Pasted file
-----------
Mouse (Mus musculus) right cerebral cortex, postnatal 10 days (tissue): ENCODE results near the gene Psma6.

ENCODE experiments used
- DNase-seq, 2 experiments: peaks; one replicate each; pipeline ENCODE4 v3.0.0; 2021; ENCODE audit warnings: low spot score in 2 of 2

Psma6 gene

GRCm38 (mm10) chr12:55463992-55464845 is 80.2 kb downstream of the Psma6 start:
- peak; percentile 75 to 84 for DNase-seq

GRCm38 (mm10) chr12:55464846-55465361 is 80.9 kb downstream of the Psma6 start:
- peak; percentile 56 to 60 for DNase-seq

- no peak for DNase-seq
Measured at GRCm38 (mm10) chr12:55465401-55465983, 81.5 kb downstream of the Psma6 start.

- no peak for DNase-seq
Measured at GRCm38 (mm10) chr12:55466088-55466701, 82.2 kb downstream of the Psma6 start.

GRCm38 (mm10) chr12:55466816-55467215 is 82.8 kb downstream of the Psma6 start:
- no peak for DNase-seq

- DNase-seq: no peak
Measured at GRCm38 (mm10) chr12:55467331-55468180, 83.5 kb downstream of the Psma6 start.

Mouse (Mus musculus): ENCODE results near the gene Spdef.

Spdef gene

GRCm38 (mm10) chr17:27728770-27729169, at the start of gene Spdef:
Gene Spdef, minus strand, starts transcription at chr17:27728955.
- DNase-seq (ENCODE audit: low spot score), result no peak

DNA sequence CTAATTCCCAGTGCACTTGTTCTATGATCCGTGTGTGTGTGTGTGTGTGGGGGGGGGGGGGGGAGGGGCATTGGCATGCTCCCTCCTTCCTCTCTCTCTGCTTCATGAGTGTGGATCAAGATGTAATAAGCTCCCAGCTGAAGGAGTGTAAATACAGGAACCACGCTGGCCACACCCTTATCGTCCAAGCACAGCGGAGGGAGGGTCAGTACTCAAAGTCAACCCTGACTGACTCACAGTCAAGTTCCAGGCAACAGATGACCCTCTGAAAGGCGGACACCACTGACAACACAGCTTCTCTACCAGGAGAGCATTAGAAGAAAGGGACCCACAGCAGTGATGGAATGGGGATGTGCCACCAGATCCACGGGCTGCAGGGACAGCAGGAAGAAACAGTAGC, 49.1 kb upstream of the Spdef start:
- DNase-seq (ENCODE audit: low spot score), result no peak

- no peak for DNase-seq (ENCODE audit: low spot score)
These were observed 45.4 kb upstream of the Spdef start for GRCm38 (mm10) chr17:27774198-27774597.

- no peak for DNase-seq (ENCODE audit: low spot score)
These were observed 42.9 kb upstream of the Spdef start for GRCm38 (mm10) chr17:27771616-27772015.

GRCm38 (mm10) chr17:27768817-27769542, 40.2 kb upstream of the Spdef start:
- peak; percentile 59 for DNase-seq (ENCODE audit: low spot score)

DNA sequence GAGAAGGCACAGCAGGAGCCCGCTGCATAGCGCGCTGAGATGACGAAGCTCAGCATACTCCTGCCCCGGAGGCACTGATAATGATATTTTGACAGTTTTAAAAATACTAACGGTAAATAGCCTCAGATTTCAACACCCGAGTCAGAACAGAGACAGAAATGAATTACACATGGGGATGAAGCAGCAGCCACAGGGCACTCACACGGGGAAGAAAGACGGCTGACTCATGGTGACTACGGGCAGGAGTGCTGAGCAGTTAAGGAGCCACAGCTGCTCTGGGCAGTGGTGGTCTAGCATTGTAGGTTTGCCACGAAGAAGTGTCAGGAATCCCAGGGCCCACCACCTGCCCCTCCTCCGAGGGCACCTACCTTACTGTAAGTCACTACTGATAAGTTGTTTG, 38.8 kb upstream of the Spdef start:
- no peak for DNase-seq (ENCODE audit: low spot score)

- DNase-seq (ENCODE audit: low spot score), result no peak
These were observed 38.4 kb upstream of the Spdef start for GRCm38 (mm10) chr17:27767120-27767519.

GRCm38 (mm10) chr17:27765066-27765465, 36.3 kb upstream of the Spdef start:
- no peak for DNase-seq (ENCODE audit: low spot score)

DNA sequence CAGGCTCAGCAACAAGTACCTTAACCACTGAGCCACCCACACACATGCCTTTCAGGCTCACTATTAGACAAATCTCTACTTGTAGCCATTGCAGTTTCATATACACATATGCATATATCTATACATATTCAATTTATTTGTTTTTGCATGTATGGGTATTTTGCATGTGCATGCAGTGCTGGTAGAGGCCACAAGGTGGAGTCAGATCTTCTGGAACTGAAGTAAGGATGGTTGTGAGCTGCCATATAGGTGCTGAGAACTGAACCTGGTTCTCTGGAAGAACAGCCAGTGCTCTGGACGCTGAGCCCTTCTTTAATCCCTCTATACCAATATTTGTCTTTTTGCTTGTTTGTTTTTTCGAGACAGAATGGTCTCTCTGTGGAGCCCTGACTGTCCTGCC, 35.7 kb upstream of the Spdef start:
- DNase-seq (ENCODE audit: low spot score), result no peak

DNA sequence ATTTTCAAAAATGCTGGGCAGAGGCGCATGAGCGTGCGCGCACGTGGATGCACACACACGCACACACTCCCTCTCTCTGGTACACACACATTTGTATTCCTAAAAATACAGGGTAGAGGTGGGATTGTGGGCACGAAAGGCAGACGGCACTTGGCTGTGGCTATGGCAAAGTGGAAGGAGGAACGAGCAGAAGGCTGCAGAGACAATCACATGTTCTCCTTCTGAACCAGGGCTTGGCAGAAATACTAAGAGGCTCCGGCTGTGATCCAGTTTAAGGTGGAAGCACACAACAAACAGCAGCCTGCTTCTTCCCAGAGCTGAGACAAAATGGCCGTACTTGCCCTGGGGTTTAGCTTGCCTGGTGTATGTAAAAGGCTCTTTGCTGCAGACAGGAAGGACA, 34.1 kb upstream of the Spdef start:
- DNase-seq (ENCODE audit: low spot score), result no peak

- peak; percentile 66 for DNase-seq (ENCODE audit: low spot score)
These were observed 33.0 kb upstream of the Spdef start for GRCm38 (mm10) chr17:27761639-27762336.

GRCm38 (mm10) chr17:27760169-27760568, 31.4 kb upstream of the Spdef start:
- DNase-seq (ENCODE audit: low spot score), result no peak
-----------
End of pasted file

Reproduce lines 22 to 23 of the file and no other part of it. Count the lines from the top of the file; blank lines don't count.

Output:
DNA sequence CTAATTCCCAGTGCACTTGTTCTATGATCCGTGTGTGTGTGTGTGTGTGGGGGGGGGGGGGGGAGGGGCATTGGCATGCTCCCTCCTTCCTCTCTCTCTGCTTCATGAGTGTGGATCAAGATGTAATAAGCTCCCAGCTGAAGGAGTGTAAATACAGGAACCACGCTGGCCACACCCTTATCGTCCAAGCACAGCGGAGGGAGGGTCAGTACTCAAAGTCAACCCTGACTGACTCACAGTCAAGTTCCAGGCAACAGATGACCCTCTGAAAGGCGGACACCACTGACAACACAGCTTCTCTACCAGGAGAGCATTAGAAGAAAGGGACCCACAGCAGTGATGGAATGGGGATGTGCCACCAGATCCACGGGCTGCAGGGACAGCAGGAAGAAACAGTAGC, 49.1 kb upstream of the Spdef start:
- DNase-seq (ENCODE audit: low spot score), result no peak